OUTLOOK ’10: Asian ethylene poised to touch new high in 2010

28 December 2009 04:37  [Source: ICIS news]

By Peh Soo Hwee

SINGAPORE (ICIS news)--Asian ethylene spot prices are poised to hit fresh highs in 2010, underpinned by prevailing tight supply in the region and from the Middle East, market players said on Monday.

A heavy cracker turnaround schedule in the new year was also expected to lend support to the market although how much more prices could climb would depend on the key derivative polyethylene (PE) sector, they said.

An estimated 22 crackers in the region would be shut for maintenance next year compared with 15 facilities that were taken off line in 2009.

Snug supply saw ethylene prices reaching 15-month highs of $1,160-1,200/tonne (€812-840/tonne) CFR (cost and freight) northeast (NE) Asia this month and key cracker operators in Asia were expected to run their facilities at full steam into the new year.

“In January, we plan to run our crackers at 100%,” said a company official from South Korea’s largest ethylene producer, Yeocheon Naphtha Cracking Center.

Olefins traders have set their sights on breaching the $1,200/tonne CFR NE Asia mark for remaining January spot shipments while buying ideas hovered at lower levels of $1,150-1,170/tonne CFR NE Asia, market players said.

In southeast Asia, discussion levels were at higher levels, buoyed by limited supplies from Iran and Saudi Arabia. Sellers set price targets at $1,250-1,260/tonne CFR southeast (SE) Asia while buying interest was capped in the low $1,200s/tonne CFR SE Asia.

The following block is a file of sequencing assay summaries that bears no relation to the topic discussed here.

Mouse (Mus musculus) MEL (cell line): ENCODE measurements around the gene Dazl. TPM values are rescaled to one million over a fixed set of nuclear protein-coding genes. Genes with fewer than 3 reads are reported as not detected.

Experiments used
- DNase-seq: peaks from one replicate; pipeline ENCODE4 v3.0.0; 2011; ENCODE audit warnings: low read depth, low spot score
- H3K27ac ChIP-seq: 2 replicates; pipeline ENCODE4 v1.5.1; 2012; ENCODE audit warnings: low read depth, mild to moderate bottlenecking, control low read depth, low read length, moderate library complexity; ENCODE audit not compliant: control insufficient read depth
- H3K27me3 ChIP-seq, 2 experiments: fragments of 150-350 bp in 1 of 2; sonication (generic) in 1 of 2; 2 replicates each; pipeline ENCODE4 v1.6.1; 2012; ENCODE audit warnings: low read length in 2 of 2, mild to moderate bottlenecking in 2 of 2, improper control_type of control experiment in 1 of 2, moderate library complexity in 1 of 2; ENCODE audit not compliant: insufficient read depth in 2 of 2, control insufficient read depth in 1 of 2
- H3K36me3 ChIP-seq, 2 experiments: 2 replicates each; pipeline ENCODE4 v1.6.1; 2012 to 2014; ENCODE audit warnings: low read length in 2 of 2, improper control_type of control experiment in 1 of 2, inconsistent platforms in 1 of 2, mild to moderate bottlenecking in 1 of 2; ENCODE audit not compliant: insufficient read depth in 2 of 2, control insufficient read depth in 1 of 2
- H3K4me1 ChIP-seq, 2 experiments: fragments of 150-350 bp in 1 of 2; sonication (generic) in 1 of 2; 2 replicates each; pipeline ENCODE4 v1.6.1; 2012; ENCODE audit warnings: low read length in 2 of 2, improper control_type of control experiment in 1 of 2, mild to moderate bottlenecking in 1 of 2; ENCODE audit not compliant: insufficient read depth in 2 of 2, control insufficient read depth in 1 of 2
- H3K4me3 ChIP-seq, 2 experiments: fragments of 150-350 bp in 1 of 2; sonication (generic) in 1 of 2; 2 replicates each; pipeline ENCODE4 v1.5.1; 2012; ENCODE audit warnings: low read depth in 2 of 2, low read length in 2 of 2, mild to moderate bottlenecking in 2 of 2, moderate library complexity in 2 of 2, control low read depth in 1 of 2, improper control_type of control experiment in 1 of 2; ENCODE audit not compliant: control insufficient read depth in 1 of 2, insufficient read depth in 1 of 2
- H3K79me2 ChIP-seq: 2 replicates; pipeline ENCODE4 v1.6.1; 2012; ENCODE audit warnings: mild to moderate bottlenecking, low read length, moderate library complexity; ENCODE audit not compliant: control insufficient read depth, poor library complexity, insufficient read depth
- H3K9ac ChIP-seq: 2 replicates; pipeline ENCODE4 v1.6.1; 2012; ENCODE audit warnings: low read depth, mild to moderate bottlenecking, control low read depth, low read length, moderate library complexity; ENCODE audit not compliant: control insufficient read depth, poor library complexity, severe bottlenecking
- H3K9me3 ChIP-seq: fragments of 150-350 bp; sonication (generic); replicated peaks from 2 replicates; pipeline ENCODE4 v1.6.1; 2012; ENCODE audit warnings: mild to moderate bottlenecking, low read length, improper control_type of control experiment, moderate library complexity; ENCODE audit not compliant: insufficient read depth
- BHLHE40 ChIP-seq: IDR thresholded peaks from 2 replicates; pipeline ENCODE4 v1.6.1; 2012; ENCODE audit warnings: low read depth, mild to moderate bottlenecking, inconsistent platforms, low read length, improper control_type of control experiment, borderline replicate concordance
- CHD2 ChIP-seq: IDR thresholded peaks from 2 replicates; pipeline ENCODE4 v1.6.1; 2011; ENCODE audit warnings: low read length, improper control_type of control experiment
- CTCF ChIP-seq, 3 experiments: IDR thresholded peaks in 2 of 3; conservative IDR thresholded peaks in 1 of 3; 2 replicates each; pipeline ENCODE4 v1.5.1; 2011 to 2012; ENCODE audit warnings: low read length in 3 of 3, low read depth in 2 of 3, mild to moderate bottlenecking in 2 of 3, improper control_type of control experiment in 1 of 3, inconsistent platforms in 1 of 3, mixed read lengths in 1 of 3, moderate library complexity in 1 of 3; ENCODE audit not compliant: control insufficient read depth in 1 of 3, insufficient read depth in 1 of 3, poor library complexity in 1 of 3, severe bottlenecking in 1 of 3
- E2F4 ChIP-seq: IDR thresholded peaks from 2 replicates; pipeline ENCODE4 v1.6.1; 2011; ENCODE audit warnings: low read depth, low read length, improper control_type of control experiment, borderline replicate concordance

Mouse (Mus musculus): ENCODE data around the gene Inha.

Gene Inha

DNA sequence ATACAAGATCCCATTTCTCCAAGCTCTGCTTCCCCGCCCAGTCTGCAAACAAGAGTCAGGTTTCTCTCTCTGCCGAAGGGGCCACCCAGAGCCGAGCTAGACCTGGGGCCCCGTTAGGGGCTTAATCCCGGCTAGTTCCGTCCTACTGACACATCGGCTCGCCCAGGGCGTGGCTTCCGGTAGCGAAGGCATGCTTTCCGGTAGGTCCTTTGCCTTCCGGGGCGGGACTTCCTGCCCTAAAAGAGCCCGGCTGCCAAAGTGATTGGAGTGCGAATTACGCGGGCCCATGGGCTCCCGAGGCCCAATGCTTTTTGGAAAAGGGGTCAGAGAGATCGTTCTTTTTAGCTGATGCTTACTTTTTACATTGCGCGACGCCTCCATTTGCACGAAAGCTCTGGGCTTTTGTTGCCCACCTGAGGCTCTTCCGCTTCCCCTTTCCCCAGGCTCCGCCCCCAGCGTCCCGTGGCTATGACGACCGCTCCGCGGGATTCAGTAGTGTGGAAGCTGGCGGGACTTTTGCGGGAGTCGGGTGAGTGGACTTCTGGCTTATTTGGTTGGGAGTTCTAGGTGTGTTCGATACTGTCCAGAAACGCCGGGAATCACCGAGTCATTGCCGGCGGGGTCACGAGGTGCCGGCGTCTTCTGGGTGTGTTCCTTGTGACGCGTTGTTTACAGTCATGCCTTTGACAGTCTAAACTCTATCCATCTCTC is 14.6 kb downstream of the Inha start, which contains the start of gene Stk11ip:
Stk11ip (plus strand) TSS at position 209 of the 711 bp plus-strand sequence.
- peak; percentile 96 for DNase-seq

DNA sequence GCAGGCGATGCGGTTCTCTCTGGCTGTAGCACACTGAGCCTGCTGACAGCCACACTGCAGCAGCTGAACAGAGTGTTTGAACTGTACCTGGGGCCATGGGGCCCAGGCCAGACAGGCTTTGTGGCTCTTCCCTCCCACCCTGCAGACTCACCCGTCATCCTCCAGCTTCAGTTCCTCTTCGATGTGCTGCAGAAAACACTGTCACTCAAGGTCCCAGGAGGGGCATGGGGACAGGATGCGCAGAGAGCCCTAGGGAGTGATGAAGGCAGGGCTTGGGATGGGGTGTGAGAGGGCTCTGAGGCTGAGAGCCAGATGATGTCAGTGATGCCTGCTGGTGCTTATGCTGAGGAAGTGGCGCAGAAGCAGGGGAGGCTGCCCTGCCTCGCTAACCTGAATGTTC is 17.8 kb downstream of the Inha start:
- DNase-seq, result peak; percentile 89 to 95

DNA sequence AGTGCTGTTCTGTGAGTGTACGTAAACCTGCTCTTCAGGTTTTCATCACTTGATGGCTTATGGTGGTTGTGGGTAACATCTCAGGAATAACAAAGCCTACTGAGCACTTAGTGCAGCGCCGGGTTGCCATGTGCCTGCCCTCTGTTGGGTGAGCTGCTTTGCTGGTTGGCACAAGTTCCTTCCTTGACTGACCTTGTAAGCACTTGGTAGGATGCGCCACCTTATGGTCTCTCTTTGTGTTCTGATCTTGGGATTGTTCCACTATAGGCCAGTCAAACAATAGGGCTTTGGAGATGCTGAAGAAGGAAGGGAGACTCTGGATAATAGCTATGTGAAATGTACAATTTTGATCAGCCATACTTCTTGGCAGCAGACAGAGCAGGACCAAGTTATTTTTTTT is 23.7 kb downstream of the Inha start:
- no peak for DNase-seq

“There are no cargoes from Iran,” an olefins trader said.

Iran has had difficulty in meeting its ethylene term commitments to traders this year partly due to limited gas feedstock, the start up of new derivative polymer units, and outages at its crackers.

Traders had earlier estimated that the country’s ethylene exports in 2009 would fall to 400,000-450,000 tonnes from 680,000-700,000 tonnes in 2008.

Other market participants, however, raised concerns that the narrowing spread between ethylene and PE prices may cap gains for the monomer.

 “If you look at supply, we have every reason to be bullish but there is some concern on the resin side, whether the PE sector can still continue to accept such high ethylene prices,” another trader said.

The polymer sector had maintained a healthy spread of $200-300/tonne with ethylene prices for most of the year, although the gap had narrowed to less than $100/tonne by late December as certain grades such as high density PE (HDPE) were last assessed at $1,220-1,280/tonne CFR China on 18 December, according to data from global chemical market intelligence service ICIS pricing.

($1 = €0.70)

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By: Peh Soo Hwee
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